Despite studying in fields different from the ones their careers are in now, teachers say that the skills they previously learned still transfer over. “I’ve used a lot that I learned in art,” Roisen said. “The biggest skill you need in art is learning how to see. You have to learn what is actually in front of you, not what you think it looks like, and that is an incredibly useful skill for when you’re making observations in an experiment.” 

Rosenberg said “1,000%” of the contents of his major translated to teaching English. “Teaching language and rhetoric is tinged with political science,” he said. “My life’s work beyond just getting my kids to graduation is, ‘How do I create finely sharpened, young rhetoricians who are going to go out in the world, not be manipulated, and make good decisions?’” 

Otsuka said, “For engineering, pages of code could be filled with errors if you forget one period or comma. It trained my eyes to look closely, which works out well with closely looking at literature passages.” As for her psychology degree, she said, “Everything transfers over to English. Both study what it’s like to be human, so I think the two are very similar.”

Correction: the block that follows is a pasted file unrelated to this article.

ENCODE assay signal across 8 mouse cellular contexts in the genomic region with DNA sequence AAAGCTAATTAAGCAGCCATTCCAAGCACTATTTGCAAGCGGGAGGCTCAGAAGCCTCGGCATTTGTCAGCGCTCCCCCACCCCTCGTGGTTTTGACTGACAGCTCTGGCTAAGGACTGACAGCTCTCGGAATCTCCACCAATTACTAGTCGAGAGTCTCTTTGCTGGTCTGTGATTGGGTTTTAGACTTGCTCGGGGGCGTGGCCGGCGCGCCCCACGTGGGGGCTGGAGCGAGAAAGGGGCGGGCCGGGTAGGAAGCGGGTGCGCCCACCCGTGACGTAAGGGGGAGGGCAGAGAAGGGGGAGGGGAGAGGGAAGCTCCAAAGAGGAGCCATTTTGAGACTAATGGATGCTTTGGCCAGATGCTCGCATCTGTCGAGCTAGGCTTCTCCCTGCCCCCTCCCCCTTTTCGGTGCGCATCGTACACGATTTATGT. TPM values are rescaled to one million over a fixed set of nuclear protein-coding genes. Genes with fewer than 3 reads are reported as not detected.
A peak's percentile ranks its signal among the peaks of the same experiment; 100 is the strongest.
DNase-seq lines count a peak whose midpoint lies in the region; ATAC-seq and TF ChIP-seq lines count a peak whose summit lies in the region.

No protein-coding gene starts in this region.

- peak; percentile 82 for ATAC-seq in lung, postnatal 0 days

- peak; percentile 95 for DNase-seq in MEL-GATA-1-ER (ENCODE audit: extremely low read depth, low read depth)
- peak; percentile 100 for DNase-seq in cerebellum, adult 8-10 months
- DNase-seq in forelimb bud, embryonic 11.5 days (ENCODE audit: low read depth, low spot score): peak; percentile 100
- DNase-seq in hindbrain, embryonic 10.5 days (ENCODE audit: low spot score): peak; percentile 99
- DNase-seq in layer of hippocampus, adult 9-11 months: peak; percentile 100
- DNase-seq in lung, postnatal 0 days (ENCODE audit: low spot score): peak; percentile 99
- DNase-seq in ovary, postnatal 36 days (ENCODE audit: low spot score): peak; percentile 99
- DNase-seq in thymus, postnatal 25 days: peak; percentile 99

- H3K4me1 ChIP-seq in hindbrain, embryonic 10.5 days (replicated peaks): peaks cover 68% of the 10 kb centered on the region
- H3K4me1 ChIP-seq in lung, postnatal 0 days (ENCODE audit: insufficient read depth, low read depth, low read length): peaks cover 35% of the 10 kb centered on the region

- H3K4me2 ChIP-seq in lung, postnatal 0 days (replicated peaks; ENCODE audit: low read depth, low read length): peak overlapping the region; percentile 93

As for final pieces of advice for students, Roisen stated, “Don’t close yourself off to possibilities because you’ve had bad experiences in the past. Also, be willing to change your mind, and be willing to give things up. I’ve had some students who say, ‘I’m good at three different things, so I’m going to devote myself full-time to all three.’ Unfortunately, that means there’s no time left over to rest or to just be a person.” 

“Talk to the people who have lived it,” Rosenberg advised. “Talk to your teachers who may know you better than you think. Students are so worried about getting a job, but at this point, just go and enjoy your college experience.” 
Otsuka tells students, “Uncertainty is the best place to enter college because then, you’re more open. My favorite advice is from Rilke’s Letters to a Young Poet when he said, ‘Be patient with all that is unresolved in your heart,’ and, ‘Live the questions now.’ We pressure people to know way too quickly, but so much of life is feeling a little bit more comfortable with not knowing and just living it. You might have experiences in college you never could have anticipated or planned for. Openness and being comfortable with not knowing, I think that’s actually the goal.”

Leehan is a senior and this is her first year in journalism. She finds interest in fashion, the arts, and M-A’s diverse student life.